With a new year approaching, there could be a new opportunity for growth, with new skills and new ambitions. As we discussed on Technical.ly this month, it can also lead to a new tech job.
Computer systems and design ranked in the top ten industries earning more than 200k in both Baltimore and DC, according to Technical.ly data. So it goes without saying that the switch to the technical field can be lucrative. Often it’s not about what you want to do, but how you acquire the skills to get there. This summary is a brief overview of resources you can refer to for breaking into encryption.
Here’s to jump-starting self-improvement. Note that these are not actual universities, but rather the sites one can use to find and learn resources.
For those who excel at self-direction and motivation, many of the answers are searchable on Google. It’s just a matter of looking in the right places. Here are a few hints:
A place to learn to build web and mobile apps. It has a pro course paid model, but also has free classes.
Engineer Eric Solender told us he used this resource to learn the basics of Python when it was mostly free. Now it has a paid model, but there are still plenty of free resources on the site.
Libraries to quickly get started with resources in Application Programming Interface or (API) development include:
- Fast API, which helps build the web framework with python for beginners.
- flask, a quick way to learn and get started with web development.
Take computer science classes and courses from the renowned Massachusetts Institute of Technology for free.
Another paid course, which is equivalent to the course as technology and coding, is becoming more mainstream as a career path. The hook with this training site is that it is owned by Black and the content is created by Black developers.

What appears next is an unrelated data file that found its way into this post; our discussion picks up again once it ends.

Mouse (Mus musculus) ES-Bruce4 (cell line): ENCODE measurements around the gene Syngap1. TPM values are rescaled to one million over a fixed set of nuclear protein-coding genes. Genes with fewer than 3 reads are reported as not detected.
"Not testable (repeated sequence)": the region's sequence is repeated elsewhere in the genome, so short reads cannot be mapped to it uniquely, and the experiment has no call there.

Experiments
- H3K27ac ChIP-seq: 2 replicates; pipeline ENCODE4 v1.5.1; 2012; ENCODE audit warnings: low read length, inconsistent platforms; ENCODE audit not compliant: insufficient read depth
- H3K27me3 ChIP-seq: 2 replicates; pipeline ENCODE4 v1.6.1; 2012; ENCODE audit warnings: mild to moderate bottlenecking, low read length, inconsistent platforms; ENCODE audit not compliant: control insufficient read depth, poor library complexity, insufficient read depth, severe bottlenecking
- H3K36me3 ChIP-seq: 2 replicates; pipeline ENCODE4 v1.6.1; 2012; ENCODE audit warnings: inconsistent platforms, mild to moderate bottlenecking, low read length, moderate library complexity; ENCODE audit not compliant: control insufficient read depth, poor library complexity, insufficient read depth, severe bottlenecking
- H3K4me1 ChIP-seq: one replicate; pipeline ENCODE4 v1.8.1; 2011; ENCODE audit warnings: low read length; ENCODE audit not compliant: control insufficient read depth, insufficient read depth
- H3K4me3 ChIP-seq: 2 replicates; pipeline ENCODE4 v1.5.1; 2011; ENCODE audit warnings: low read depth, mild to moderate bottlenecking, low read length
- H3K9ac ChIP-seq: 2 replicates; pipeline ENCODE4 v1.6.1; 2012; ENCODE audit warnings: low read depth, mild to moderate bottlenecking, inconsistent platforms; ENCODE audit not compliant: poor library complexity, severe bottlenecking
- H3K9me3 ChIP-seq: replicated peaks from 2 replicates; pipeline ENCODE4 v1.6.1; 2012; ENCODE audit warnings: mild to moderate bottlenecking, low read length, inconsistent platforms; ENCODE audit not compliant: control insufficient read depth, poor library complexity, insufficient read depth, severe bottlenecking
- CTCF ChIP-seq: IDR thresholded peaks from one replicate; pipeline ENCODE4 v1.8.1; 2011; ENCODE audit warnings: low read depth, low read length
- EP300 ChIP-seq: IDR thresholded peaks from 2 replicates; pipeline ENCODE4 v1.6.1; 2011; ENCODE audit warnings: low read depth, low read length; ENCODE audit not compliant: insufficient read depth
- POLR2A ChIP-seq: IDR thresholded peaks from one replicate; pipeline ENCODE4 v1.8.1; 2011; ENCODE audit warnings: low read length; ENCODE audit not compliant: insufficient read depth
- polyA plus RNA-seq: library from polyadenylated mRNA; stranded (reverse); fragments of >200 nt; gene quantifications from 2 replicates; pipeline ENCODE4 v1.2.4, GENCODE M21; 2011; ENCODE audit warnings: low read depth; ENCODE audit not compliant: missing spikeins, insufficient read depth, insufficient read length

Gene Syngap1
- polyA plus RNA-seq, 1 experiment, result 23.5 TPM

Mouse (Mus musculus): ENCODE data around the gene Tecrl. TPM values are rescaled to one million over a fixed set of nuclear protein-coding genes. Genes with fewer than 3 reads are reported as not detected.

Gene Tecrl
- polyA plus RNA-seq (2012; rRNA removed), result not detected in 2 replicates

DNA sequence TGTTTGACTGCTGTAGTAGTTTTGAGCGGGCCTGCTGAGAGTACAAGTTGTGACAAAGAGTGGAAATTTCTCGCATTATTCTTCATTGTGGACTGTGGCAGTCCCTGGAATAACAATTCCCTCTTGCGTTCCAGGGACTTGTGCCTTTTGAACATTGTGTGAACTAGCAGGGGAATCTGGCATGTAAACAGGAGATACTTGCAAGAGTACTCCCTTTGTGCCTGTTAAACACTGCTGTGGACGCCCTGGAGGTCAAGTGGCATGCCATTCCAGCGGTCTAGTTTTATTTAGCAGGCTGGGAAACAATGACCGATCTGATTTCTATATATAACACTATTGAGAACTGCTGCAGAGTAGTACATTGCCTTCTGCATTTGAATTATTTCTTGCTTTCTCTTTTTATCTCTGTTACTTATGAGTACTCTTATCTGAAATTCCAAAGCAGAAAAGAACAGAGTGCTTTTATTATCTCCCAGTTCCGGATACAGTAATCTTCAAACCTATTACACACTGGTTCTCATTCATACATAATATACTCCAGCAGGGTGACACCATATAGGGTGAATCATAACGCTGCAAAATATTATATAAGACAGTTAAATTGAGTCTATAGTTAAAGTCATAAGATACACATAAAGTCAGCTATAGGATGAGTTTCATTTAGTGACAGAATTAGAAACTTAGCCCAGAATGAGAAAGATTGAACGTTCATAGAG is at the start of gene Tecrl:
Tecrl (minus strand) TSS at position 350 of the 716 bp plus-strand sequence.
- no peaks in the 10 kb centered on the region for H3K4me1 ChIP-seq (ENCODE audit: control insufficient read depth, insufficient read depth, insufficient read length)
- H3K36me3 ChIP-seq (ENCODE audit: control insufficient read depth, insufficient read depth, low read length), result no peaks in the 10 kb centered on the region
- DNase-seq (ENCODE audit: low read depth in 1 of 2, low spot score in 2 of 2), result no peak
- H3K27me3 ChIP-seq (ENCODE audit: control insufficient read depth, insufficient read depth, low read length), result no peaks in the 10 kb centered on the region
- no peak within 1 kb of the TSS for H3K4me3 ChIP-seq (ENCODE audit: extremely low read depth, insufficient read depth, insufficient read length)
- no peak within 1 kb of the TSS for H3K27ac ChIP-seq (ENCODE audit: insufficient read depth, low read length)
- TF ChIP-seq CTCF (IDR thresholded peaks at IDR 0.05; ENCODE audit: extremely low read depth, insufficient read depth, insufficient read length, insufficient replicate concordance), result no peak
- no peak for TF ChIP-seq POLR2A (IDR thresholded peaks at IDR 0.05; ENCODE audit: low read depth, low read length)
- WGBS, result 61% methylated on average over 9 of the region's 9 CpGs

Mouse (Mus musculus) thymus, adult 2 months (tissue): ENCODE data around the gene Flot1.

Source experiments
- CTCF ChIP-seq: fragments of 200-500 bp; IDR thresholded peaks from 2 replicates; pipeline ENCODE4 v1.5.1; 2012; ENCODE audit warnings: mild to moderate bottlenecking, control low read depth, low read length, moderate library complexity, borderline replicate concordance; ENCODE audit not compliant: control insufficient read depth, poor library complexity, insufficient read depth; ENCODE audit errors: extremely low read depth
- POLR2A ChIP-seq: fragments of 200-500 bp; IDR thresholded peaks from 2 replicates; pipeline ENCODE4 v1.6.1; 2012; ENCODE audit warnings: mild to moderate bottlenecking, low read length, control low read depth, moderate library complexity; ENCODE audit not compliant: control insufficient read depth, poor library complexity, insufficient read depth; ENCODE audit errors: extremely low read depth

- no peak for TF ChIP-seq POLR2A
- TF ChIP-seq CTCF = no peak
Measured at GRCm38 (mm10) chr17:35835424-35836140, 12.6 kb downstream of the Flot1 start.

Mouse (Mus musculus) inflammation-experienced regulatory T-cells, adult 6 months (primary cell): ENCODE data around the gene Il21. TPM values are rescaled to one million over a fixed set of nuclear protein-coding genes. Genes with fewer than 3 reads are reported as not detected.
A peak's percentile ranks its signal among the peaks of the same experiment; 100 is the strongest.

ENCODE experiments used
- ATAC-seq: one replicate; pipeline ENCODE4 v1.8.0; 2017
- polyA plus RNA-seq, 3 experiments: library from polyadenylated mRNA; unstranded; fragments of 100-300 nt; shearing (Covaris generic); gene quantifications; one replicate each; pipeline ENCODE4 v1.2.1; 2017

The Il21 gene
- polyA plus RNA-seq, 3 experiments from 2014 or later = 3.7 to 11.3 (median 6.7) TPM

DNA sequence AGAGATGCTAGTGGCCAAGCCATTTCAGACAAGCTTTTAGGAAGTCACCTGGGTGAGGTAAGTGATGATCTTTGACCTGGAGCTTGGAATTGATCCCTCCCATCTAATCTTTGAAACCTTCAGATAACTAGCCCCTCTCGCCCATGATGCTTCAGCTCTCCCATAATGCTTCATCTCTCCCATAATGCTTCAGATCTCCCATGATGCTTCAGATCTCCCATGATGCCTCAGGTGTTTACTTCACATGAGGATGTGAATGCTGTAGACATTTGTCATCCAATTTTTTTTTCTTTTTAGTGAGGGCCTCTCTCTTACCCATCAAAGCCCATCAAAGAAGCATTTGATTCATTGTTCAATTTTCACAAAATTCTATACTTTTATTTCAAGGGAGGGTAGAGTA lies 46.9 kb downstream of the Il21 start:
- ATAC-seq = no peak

If you need more interaction with the teacher or a substitute for the mentor/mentee relationship, then following a few streamers on the platform Twitch and showing up for the weekly classes might be for you.
This is Baltimore’s Twitch channel Aaron Brooks and his company mastermnd.io, which also offers free programming courses from Google University. Brooks is currently streaming the entire 22-week Betamore software engineering training program on the Twitch channel. The course currently runs for two weeks and six lessons in class, but you can catch up by watching the on-demand videos.
There’s also a Twitch software developer niche that consists of streaming while you work, which is a great opportunity to see some of the skills you learn at Google University in action, as well as pick live techniques from sources from more experienced developers.
Along with browsing the Software and game development category, there is TheOnlyDevs team. It features many developers and software engineers of similar quality to Brooks. Some focus on game development, while others focus on machine learning or even creating bots. They run the whole range. Here are a few to check out:
This Twitch channel follows the “streaming while working” model of software development Joshua Lynch, featured in one of our previous “So You Want to be a Software Developer pieces on UX design for web.
For the visual learners of the world who need to see the code in action. Here are a few channels to follow:
It’s all about frontend development, so if you like HTML and CSS, this is the place to go.
Here’s a great place for tips and advice on how to maximize your Github and freelance in tech. If you’re into full stack development, i.e. developing both frontend (client side) and backend (server side) parts of web applications, this is a great place to start.
In addition to videos about startups and the entrepreneur’s journey, our own channel has tutorials on Kubernetes and pycharm.
Donte Kirby is a 2020-2022 corps member for Report for America, an initiative of The Groundtruth Project that pairs young journalists with local newsrooms. This view is supported by the Robert W. Deutsch Foundation. -30-